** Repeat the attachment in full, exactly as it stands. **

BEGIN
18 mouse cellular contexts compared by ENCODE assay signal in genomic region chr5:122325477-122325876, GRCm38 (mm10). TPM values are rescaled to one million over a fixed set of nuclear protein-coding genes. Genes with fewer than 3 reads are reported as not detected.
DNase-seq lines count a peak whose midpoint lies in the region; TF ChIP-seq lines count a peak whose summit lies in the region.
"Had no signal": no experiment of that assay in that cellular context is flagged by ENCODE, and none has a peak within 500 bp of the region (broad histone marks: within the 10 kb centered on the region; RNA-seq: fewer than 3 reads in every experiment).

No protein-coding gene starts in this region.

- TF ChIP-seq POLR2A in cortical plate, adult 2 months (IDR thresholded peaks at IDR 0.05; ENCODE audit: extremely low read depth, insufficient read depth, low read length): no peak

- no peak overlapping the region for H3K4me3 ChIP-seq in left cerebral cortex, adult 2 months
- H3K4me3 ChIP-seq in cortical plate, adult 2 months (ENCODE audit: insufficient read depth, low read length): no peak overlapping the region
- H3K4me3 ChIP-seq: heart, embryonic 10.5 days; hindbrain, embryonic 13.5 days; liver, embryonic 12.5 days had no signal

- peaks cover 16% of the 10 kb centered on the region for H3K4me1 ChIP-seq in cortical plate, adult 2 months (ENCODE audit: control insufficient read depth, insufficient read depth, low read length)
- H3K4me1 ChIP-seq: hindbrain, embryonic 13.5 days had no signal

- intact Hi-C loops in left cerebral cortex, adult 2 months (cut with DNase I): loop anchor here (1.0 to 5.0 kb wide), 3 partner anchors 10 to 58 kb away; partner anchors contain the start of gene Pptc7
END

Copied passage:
18 mouse cellular contexts compared by ENCODE assay signal in genomic region chr5:122325477-122325876, GRCm38 (mm10). TPM values are rescaled to one million over a fixed set of nuclear protein-coding genes. Genes with fewer than 3 reads are reported as not detected.
DNase-seq lines count a peak whose midpoint lies in the region; TF ChIP-seq lines count a peak whose summit lies in the region.
"Had no signal": no experiment of that assay in that cellular context is flagged by ENCODE, and none has a peak within 500 bp of the region (broad histone marks: within the 10 kb centered on the region; RNA-seq: fewer than 3 reads in every experiment).

No protein-coding gene starts in this region.

- TF ChIP-seq POLR2A in cortical plate, adult 2 months (IDR thresholded peaks at IDR 0.05; ENCODE audit: extremely low read depth, insufficient read depth, low read length): no peak

- no peak overlapping the region for H3K4me3 ChIP-seq in left cerebral cortex, adult 2 months
- H3K4me3 ChIP-seq in cortical plate, adult 2 months (ENCODE audit: insufficient read depth, low read length): no peak overlapping the region
- H3K4me3 ChIP-seq: heart, embryonic 10.5 days; hindbrain, embryonic 13.5 days; liver, embryonic 12.5 days had no signal

- peaks cover 16% of the 10 kb centered on the region for H3K4me1 ChIP-seq in cortical plate, adult 2 months (ENCODE audit: control insufficient read depth, insufficient read depth, low read length)
- H3K4me1 ChIP-seq: hindbrain, embryonic 13.5 days had no signal

- intact Hi-C loops in left cerebral cortex, adult 2 months (cut with DNase I): loop anchor here (1.0 to 5.0 kb wide), 3 partner anchors 10 to 58 kb away; partner anchors contain the start of gene Pptc7